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Thanks, I understand that it depends on the joins. Since the constituents of the menu change occasionally I don't want to run the calculation everytime some one hits the page. Instead I want a background service to do the calculation and I can simply read it out of a table when needed. The issue with the calculation is identifying the whole chain when one of the constituent changes. –  Chandu Oct 4 '13 at 16:03
    
Just searching a few relationships doesn't incurs in any calculation at all, even if there are 5 or 6 JOINs that should not be a burden on the server (unless we're talking about fetching hundreds or thousands of rows), if proper indexing is in place. Even with big data sets, you can always build a view on the whole result, and even index the view to have the result precalculated, if performance ever becomes a problem. –  Alejandro Oct 8 '13 at 2:33

I fact you do not need to use a graph db, just store required values in one upper level. It is just like storing an Order and OrderItems. you do not have to calculate total each time an order is about to be displayed. Instead you just calculate sum, vat and other stuff and store them with your Order.

order.Subtotal = order.Items.Sum(item => item.Price);
order.Tax = order.Subtotal * 0.25m; // just a value
order.Total = order.Subtotal + order.Tax;

// fast forward time
var subTotal = order.Items.Sum(item => item.Price);
var tax = subTotal * 0.25m;
var total = subTotal + tax;

if (toal == order.Total) {
   Console.Log("Why the hell I've just re-calculated total?");
}
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It looks like you've spent some time thinking about how best to model the data so that it can be easily updated and queried. However, now you are at the point where you need to provide access to the data. Those two things are separate concerns.

You mention reloading the page is causing a new query to the database. You also mention that the database will occasionally be updated and when it is you want those updates to be displayed on the page in a timely manner. Your best method to reduce the overhead of queries is not to do them. If you're running the same queries over and over and getting the same results, why not cache them for a while? You should be able to implement some caching upstream without modifying the rest of the project. I would recommend reading about rest. Regardless if you implement the project in an rdbms or nosql problems with performance of this type are best handled by reducing the number of times you have to go to the database. Say you have 100 requests for the same recipe in 60 seconds. If you cache for 60 seconds then you only hit the database once so that's a 100x improvement in performance. To see that same level of improvement by switching to nosql is going to require a lot more work.

Nosql type systems can be a great solution when you have huge amounts of data or extreme read or write speed requirements. However that extra performance comes at a cost of throwing out things like referential integrity.

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I suggest to look at the Command Query Responsibility Segregation pattern.

Basically instead of create a single model to read and write you can create 2 different models. One optimized for updating and the other optimized for queries (read, reporting, ...). The 2 models are synchronized (usually with eventual consistency) using domain events (see DDD).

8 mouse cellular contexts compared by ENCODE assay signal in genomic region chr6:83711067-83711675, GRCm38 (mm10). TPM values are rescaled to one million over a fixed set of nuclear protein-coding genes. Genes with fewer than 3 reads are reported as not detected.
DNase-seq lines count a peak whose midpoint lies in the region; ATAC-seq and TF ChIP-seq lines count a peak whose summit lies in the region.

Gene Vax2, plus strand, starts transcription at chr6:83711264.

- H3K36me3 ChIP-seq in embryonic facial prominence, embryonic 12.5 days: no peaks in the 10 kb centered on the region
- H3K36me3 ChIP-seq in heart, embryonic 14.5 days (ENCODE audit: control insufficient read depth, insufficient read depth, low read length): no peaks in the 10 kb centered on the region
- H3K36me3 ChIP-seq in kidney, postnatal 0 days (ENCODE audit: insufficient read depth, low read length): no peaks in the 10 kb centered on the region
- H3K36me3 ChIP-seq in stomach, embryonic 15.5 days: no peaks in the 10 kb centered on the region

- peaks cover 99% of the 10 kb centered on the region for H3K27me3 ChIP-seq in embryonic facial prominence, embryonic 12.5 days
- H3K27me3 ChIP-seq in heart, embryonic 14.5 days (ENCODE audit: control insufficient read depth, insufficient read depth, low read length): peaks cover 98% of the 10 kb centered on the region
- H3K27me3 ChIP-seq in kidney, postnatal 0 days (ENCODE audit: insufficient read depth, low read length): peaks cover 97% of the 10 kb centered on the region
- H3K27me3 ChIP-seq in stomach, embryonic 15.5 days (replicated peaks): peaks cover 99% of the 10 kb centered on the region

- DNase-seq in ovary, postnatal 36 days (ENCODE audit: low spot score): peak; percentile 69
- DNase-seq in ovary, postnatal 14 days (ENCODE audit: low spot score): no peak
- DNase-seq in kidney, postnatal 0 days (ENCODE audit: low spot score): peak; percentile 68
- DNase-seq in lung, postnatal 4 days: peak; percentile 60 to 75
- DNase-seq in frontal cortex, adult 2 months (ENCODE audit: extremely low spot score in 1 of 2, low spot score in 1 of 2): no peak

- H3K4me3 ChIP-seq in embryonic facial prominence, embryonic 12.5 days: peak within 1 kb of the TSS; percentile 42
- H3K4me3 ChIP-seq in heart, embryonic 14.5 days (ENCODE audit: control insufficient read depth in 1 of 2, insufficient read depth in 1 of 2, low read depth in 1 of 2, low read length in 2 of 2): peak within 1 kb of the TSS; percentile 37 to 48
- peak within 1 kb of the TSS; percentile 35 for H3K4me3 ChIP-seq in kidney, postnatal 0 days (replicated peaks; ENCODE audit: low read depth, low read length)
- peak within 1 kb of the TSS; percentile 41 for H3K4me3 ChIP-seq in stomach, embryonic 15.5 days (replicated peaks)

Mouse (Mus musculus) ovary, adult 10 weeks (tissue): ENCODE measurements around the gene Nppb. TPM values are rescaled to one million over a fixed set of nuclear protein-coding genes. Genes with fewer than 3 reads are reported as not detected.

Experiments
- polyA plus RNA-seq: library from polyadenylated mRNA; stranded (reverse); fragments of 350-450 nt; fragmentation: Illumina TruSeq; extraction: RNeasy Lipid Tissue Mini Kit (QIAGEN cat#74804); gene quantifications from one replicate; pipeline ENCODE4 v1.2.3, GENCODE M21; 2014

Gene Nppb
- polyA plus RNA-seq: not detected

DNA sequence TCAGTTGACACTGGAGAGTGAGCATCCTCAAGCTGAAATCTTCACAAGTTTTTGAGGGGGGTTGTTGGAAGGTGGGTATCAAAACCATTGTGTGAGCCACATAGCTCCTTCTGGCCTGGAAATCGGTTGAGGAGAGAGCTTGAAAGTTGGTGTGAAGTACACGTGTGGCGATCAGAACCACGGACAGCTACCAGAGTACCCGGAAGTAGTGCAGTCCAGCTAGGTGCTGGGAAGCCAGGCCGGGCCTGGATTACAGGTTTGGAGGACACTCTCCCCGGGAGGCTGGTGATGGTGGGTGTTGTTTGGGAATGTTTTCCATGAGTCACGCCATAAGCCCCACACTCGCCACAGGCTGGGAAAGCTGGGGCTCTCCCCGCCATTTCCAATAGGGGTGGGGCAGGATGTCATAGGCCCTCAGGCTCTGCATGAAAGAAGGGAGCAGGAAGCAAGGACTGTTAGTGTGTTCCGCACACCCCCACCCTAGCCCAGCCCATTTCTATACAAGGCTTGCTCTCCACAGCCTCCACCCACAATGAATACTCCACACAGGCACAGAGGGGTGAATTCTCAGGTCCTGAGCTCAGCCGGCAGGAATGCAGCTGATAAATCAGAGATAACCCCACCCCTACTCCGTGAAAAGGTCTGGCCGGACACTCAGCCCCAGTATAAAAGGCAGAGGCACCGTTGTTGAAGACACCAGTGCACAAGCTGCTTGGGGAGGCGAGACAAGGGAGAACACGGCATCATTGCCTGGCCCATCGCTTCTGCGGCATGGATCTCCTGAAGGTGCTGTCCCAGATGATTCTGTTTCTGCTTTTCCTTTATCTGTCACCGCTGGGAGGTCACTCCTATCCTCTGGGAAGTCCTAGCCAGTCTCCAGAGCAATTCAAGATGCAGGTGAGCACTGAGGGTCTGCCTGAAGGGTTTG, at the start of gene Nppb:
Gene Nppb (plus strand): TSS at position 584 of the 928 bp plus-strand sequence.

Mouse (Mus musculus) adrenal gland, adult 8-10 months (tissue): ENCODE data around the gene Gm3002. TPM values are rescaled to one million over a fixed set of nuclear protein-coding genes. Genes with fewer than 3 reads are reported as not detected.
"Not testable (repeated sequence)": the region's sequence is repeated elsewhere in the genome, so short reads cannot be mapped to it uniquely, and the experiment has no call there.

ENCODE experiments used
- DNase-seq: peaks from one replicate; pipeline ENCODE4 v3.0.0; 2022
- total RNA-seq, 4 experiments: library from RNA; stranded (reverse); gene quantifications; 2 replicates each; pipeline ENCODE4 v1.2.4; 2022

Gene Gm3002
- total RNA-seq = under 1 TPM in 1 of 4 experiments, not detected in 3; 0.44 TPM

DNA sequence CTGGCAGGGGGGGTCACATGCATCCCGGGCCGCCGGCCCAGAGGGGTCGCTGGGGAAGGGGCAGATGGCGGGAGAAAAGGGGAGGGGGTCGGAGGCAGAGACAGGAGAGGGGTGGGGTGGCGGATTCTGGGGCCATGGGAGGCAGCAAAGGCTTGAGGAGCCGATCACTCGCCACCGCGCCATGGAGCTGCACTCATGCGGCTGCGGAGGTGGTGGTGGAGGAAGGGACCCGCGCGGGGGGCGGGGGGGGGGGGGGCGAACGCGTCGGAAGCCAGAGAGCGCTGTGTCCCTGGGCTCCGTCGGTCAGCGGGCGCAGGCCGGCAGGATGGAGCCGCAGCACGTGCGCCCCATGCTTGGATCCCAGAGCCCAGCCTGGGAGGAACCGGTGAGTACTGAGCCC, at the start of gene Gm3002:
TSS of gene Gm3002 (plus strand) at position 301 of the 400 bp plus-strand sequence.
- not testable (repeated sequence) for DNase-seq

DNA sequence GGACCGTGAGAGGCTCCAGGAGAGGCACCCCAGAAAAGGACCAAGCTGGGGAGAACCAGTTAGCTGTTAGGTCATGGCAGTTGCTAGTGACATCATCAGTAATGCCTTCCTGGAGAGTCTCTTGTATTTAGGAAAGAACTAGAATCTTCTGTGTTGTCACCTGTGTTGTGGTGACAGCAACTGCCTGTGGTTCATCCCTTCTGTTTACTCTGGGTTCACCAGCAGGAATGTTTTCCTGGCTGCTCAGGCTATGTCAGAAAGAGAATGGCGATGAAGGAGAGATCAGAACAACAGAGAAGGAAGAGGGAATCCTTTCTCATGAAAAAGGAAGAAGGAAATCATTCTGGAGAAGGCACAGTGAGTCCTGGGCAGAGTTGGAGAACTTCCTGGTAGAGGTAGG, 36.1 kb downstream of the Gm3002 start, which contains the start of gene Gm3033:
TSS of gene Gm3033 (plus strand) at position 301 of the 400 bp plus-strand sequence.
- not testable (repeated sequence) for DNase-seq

I started to study this pattern some months ago and it really changed my way of modelling software. It is not easy because It is a big shift, especially when used with other techniques like DDD and Event Sourcing. But for worth it.

There are many resource available on the net, search for CQRS and DDD (and eventually Event Sourcing).

This pattern can be used on both SQL and noSql.

In your case you can fire an event each time the nutrients are changed to update the read model that is optmized for reading. The read model can be for example a denormalized view of the menu's nutrients (why not using a nosql db for efficient read). You can have multiple read models based on the queries that you need to perform.

There are some implications using this approach but it is very scalable and extensible.

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This was the approach I was contemplating, but was not sure about how to get the data for the read model (basically some process should get me the data for read model). –  Chandu Oct 13 '13 at 20:07
    
Usually the read model is updated at each change. You should implement the ui with commands (task based) instead of using crud operations. In this way every single command is reflected to the read model. You don't need to execute other queries. Designing commands allow the system to capture the real intent of the user. –  Davide Icardi Oct 13 '13 at 20:23

It seems like for the experiment or knowledge purpose you want to try Graph-DB but your example is clearly an example of hierarchical data where we can Drill-Down/Up through a node. I am not expert on Graph/Neo DB yet I can see there are not much complexity in the way user/you can request data from this schema. I see the choice of database/schema design is very depends on how and what type of data will be queried against it. As you using SQLSERVER "HierarchyI"D is the best option from my point of view to put this nodes as part of Tree.

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My suggestion is to think like a machine and not like a human. It may seems repetitive, but that what machines are good at. One thing that you have to ask yourself is "do I have to retrieve every object, anyway, to display on my page?" If yes, continue what you are doing, compared to data retrieval, cpu cycles are negligible when doing simple math.